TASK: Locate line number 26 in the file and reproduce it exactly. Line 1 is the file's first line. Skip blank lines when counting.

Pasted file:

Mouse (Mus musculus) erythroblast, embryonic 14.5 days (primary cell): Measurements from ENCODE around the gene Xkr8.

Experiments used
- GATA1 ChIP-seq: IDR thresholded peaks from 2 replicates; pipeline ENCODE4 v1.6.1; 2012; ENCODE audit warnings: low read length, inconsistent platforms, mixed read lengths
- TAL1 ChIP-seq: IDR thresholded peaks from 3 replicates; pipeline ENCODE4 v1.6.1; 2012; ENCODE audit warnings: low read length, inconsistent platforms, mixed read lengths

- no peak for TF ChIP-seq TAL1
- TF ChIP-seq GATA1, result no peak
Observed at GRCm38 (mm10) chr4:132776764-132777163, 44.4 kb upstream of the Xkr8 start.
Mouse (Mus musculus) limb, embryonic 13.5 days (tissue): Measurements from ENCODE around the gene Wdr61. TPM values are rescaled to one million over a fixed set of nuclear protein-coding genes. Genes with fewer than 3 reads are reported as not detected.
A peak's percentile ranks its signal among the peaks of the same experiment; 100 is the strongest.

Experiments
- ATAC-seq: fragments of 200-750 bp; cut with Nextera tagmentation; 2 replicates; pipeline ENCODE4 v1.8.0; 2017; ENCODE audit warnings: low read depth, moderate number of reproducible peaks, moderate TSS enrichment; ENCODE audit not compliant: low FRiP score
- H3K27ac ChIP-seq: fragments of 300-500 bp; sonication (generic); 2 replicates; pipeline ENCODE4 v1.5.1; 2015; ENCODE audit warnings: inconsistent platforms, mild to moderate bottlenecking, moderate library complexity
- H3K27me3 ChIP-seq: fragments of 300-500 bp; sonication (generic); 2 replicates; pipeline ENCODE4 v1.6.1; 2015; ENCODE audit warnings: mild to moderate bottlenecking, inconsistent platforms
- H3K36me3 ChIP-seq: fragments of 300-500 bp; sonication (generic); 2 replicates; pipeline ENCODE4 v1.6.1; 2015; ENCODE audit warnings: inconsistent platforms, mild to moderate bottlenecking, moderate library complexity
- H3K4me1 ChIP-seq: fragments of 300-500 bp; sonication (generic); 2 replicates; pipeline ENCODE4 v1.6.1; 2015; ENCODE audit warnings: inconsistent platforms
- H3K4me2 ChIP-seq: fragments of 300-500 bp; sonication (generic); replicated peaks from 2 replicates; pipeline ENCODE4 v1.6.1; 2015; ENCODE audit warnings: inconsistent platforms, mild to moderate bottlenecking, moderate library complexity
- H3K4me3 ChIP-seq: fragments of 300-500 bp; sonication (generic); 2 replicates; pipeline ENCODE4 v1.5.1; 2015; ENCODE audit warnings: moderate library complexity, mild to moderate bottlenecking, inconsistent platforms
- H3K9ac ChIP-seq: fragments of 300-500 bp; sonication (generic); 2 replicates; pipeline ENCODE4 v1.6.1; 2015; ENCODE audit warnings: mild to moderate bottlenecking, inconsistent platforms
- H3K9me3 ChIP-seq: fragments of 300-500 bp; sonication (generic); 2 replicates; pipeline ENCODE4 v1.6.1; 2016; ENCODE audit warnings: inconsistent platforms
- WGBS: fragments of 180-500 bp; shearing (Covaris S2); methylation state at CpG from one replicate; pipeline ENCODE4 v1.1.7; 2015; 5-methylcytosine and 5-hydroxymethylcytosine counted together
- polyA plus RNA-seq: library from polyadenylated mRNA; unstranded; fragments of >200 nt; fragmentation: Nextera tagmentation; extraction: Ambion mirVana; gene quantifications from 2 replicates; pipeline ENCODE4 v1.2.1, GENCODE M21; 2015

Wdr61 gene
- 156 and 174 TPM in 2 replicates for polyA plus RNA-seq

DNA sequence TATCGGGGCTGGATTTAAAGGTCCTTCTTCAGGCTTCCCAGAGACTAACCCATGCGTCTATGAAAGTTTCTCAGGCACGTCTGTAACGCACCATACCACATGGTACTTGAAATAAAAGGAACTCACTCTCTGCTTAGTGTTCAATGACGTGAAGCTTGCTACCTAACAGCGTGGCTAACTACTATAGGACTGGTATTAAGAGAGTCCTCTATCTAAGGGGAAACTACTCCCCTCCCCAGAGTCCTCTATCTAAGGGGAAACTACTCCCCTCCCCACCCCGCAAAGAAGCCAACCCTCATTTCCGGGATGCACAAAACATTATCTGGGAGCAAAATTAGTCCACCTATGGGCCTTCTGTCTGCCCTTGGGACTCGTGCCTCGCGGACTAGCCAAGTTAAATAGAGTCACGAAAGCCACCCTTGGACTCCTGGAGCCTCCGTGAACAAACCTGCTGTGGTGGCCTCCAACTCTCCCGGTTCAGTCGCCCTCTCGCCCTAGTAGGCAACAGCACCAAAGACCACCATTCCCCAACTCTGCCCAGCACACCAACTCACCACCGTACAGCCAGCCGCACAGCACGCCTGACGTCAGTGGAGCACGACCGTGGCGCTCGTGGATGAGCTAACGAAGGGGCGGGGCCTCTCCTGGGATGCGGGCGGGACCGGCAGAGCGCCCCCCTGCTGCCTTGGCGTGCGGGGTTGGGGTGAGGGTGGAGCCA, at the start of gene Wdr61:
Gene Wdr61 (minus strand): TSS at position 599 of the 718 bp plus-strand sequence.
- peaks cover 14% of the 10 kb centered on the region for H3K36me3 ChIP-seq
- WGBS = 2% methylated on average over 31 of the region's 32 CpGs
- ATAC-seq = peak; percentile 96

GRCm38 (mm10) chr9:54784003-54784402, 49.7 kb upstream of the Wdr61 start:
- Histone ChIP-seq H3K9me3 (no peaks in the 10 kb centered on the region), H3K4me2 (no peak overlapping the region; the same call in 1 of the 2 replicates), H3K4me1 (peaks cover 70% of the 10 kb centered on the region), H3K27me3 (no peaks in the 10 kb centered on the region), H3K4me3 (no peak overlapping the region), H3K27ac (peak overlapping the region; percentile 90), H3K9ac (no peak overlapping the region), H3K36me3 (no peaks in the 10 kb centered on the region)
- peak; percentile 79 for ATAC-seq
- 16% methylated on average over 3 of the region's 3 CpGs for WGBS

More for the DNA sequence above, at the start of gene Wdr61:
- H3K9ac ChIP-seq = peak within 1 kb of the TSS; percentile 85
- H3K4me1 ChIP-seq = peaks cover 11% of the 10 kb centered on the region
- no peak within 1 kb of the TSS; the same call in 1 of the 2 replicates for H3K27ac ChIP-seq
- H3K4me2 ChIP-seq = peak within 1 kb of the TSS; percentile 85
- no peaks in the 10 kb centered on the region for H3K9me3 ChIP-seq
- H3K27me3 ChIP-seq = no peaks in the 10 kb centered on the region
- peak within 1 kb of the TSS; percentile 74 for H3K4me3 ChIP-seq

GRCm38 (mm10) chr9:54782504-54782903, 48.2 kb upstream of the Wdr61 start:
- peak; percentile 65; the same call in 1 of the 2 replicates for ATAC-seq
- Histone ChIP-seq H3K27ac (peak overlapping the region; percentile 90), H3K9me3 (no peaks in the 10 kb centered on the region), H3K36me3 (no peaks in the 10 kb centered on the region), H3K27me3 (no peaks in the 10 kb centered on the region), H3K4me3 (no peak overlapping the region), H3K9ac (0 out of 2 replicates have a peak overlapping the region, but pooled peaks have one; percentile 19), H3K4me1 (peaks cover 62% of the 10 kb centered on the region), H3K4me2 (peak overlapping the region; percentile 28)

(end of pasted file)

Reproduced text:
- peaks cover 14% of the 10 kb centered on the region for H3K36me3 ChIP-seq